worship

Boost your budget by missing worship?

If you miss worship on the first day of week, does that mean your pocket has a little extra in it to spend the rest of the week?

If you answer yes, you have the wrong answer.

Giving as we have been prospered means exactly that – giving as we have been prospered; not giving as long as we show up to worship!

If we miss worship one week, but we prospered that week, then a portion of our prosperity from that week still belongs to God. And to deny that portion of worship is to deny the God who calls us to worship Him (1 Corinthians 16:2). EA

But this I say: He who sows sparingly will also reap sparingly, and he who sows bountifully will also reap bountifully. So let each one give as he purposes in his heart, not grudgingly or of necessity; for God loves a cheerful giver. And God is able to make all grace abound toward you, that you, always having all sufficiency in all things, may have an abundance for every good work. As it is written: “He has dispersed abroad, He has given to the poor; His righteousness endures forever.” Now may He who supplies seed to the sower, and bread for food, supply and multiply the seed you have sown and increase the fruits of your righteousness, while you are enriched in everything for all liberality, which causes thanksgiving through us to God.” (2 Corinthians 9:6-11)

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Are you missing Sunday?

The other day my daughter asked me and my wife, “What day is it?” When we replied, “Tuesday”, she said, “I’ve been missing Sunday.”

What about you?

Do you long for worship?

Do you enjoy coming to encourage your brothers and sisters when we gather?

Does the church cross your mind before Saturday night?

Do you ever miss Sunday, or does Sunday mostly miss you? EA

And let us consider one another in order to stir up love and good works, not forsaking the assembling of ourselves together, as is the manner of some, but exhorting one another, and so much the more as you see the Day approaching.” (Hebrews 10:24-25)

An Open Letter to my Erring brothers and sisters in Christ

“I just don’t have the time.” “I will one of these days.” “I’m not quite feeling up to getting out.” “I’m always working.”

These sentiments, and others similar to them, are the responses that get expressed to me time and time again when I tell an erring brother or sister in Christ that I’ve been missing them at worship services. And while I don’t question the sincerity of the absentee’s answers, I do question the consistency, or the lack thereof, of absences from other areas of life.

For example, when I tell people that I have been missing them I’m telling them because I see them:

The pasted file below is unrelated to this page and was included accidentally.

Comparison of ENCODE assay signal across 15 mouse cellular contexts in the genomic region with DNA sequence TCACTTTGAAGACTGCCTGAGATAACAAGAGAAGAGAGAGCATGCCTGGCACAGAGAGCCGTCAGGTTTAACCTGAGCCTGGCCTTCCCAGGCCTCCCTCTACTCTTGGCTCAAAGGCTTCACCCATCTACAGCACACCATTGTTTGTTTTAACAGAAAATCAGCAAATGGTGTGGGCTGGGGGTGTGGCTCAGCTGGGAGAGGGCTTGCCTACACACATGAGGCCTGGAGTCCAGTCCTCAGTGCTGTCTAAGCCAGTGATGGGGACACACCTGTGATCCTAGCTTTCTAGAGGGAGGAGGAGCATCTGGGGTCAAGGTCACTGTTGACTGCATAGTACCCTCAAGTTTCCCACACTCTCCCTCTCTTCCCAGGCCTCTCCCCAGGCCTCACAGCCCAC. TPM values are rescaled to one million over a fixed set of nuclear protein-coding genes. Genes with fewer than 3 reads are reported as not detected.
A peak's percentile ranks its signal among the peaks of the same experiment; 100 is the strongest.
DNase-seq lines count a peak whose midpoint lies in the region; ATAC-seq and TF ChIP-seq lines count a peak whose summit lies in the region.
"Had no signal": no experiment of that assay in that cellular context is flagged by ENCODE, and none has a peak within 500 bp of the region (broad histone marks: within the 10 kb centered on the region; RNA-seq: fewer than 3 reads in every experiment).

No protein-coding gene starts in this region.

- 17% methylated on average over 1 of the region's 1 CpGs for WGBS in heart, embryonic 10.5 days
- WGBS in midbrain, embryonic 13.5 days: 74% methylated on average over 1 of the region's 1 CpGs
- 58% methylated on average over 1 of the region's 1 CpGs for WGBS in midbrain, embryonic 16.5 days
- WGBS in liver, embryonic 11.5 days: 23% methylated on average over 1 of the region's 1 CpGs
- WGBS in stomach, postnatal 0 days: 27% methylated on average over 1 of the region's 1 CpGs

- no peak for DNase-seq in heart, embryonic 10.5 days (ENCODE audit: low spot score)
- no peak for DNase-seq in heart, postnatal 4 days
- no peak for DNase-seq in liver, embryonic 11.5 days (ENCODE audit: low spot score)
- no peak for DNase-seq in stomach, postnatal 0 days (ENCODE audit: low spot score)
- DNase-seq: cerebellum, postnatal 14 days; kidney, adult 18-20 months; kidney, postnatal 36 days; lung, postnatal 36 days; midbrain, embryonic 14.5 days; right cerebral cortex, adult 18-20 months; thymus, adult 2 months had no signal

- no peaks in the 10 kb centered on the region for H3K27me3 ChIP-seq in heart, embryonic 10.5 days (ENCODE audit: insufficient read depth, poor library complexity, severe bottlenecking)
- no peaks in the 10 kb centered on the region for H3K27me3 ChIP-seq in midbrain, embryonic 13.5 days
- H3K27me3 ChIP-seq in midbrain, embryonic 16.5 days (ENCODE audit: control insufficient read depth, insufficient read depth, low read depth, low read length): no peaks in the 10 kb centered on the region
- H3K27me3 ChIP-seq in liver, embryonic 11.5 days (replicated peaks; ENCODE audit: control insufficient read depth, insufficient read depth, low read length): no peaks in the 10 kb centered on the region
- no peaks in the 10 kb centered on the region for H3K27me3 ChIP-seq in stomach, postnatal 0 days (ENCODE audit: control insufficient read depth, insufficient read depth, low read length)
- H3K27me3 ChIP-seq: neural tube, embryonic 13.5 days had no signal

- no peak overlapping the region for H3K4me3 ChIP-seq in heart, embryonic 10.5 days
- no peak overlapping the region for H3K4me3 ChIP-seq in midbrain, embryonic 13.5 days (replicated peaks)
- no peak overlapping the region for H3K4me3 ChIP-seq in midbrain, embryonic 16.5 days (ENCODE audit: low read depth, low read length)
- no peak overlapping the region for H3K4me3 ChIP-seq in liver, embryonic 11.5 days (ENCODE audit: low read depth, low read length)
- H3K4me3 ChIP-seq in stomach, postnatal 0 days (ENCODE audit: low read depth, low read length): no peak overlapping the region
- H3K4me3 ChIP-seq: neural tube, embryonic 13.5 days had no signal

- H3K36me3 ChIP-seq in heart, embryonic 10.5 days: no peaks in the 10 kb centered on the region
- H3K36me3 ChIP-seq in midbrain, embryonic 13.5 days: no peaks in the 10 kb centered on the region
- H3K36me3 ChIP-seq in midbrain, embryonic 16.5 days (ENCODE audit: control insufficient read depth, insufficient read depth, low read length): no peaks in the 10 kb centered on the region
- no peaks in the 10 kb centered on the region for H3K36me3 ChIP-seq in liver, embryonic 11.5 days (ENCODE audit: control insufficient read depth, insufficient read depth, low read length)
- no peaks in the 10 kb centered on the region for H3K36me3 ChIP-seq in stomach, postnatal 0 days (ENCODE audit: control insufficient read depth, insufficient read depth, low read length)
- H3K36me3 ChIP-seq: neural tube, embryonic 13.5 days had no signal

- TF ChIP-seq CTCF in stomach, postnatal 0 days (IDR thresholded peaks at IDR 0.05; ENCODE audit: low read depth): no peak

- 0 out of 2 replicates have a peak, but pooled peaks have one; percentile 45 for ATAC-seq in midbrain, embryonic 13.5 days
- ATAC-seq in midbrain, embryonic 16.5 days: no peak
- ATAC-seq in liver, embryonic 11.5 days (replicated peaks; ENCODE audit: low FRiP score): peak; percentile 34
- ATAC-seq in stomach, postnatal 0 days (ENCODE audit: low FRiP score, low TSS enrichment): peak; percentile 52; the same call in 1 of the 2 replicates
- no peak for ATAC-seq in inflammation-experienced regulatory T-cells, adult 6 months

• at the grocery store
  • at the bank
  • at the hospital
  • at gas stations
  • at restaurants
  • at their job
  • at the funeral home
  • at local sporting/community events

For some reason worship can’t fit into their schedule, but these can?

Now some of you may say those are necessities – a person can’t stop doing those! And to that I would say don’t confuse what’s being doing with what needs to be done.

Oh erring one, remember your father; come back to where you need to be (Luke 15:18-24). EA

And let us consider one another in order to stir up love and good works, not forsaking the assembling of ourselves together, as is the manner of some, but exhorting one another, and so much the more as you see the Day approaching.” (Hebrews 10:24-25)

Making Melody In Our Hearts To The Lord

Sing, sang, sung or singing – when it comes to worshipping God through it, it’s a verb no matter how you say it.

When it comes to worshipping God in song there’s one thing that the religious world has either forgotten or it never knew and that’s that singing to God in worship is not meant to be entertainment any more than prayer, preaching or partaking of communion with the Lord. It’s meant to have a purpose, a direction and a result…from us to God. And looking for a beat that soothes His soul is the last thing that God is looking for from us as we sing to Him.

But before our worship in song can reach its goal it has to have a starting place – namely our heart!

It is true that there is also an aspect of singing in worship that is meant to capture, curtail and correct the wandering hearts of our brothers and sisters much like preaching, but even that aspect must begin and end with the Lord in our heart. According to the scriptures we are to: “Let the word of Christ dwell in you richly in all wisdom, teaching and admonishing one another in psalms and hymns and spiritual songs, singing with grace in your hearts to the Lord.” (Colossians 3:16) The heart-strings of our brethren cannot be pulled in any direction unless we are already using our own (Ephesians 5:19). And twiddling our thumbs during the time that we should be singing does not constitute either.

Lastly, when it comes to singing in worship, our “talent” or the lack thereof to the ears of our neighbor does not do away with the admonishment or the desire of the Lord to hear us sing to Him. We don’t have to be “front and center” when the Lord is there. I mean think about it, have you ever thought about how the one who could solely listen to the voices of angels finds great delight in us singing to him? Just a thought.

Making melody in our hearts to the Lord will happen when He’s the Lord of our heart in life and in worship, for we cannot have one without the other. EA

But the hour is coming, and now is, when the true worshipers will worship the Father in spirit and truth; for the Father is seeking such to worship Him. God is Spirit, and those who worship Him must worship in spirit and truth.” (John 4:23-24)